Covid-19 numbers in Fenland higher than rest of county

County council chairman, 82-year-old Cllr Mac McGuire, has received his Covid-19 vaccination. He spoke about it during an online video.  

County council chairman, 82-year-old Cllr Mac McGuire, has received his Covid-19 vaccination. He spoke about it during an online video. - Credit: Archant

Fenland has the highest proportion of Covid-19 cases than anywhere else in Cambridgeshire.  

New figures show that although cases for Cambridgeshire are below the national average, Fenland is higher than the rest of the county.  

A report to the county council ahead of the January 26 of the general purposes committee, says cases of Covid-19 increased rapidly in late December. 

They peaked in early January at 549 cases per 100,000 for the week ending January 4, but have now dropped to 334 cases per 100,000 for the week ending January 15.  

The report says: “This is below the England average of 497 per 100,000 and the East of England average of 528 per 100,000. 


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“Case rates are highest in Fenland, where the weekly case rate is 397 per 100,000 for the week ending January 15.”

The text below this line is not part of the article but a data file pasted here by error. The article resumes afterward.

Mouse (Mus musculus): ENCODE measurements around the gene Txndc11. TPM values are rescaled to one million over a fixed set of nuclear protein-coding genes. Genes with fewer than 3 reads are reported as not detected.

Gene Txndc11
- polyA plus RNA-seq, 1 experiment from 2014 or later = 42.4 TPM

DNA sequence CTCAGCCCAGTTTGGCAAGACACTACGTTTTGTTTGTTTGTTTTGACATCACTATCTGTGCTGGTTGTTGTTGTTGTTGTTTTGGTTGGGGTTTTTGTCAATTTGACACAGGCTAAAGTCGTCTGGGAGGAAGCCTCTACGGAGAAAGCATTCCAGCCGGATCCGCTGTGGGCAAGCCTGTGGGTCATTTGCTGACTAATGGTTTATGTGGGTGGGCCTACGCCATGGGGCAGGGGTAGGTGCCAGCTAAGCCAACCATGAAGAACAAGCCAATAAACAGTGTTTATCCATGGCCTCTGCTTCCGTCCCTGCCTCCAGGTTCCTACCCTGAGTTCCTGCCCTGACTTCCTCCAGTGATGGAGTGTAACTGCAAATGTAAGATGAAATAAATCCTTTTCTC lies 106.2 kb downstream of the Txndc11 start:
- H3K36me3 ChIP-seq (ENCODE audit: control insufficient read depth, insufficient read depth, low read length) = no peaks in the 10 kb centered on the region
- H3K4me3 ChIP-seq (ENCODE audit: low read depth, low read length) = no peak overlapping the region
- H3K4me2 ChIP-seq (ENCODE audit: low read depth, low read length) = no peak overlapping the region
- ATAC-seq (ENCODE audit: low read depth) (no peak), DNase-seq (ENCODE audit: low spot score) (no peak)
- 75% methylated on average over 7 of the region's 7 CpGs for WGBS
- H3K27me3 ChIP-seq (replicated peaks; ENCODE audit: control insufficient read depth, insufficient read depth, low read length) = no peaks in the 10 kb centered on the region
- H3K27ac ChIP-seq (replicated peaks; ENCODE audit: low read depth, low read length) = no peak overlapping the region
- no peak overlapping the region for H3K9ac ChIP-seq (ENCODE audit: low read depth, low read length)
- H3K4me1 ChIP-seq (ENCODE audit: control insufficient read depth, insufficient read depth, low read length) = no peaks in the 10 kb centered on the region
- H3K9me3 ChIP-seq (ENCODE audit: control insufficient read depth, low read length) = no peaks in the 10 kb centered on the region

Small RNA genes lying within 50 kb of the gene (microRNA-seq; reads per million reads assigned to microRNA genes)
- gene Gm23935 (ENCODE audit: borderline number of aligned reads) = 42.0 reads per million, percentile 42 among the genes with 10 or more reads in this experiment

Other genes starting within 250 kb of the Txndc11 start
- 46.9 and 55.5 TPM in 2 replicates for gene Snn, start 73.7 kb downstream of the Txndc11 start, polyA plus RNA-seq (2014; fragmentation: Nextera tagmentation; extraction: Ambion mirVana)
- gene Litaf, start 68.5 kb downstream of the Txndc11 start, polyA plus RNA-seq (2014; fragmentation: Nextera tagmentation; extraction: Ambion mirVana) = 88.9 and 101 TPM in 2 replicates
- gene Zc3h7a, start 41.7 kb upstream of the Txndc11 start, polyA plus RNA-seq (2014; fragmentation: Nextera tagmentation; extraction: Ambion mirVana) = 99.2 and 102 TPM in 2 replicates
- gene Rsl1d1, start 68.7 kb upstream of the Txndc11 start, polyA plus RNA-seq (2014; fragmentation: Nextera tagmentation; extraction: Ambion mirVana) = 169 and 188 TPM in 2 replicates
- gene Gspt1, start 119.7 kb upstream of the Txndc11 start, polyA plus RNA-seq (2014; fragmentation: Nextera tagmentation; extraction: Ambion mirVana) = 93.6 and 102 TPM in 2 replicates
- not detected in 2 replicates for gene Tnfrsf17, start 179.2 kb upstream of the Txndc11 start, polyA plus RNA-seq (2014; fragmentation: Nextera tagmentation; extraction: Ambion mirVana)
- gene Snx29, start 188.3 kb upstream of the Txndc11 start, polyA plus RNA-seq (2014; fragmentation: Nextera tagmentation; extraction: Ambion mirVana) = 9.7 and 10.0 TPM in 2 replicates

There have been 520 deaths involving Covid-19 in Cambridgeshire up to January 8, 2021, where Covid-19 is on the death certificate. 

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“Across Cambridgeshire, the number of cases during the first half of January 2021 has been higher than at any previous time during the pandemic,” says the report.  

“Pressure on the NHS and local government services has risen accordingly and the ongoing restrictions continue to have a detrimental impact on physical and mental wellbeing as well as on the economy.”  

The report notes that since the start of the pandemic, 62 members of council staff have been diagnosed with the virus. 

The council says it has carried out risk assessments for all of their staff who continue to work from council premises. 

Risk in each case is being balanced “against their specific circumstances”. 

The council is also holding monthly well-being sessions for staff, this month concentrating on “the effects of racial trauma, microaggressions, systemic racism and social media on mental health”.  

In February the focus will be on sleep “which many people have said they are struggling with and would welcome some practical advice”.  

Online mental health awareness training will also continue. 

The report also focuses on the vaccination rollout which the council says is now well underway in Cambridgeshire. 

"As long as people are registered with a local GP, there is no need to do anything else to ensure they get invited to book a vaccination appointment,” says the report. 

It is also publicising help for anyone not registered with a GP. 

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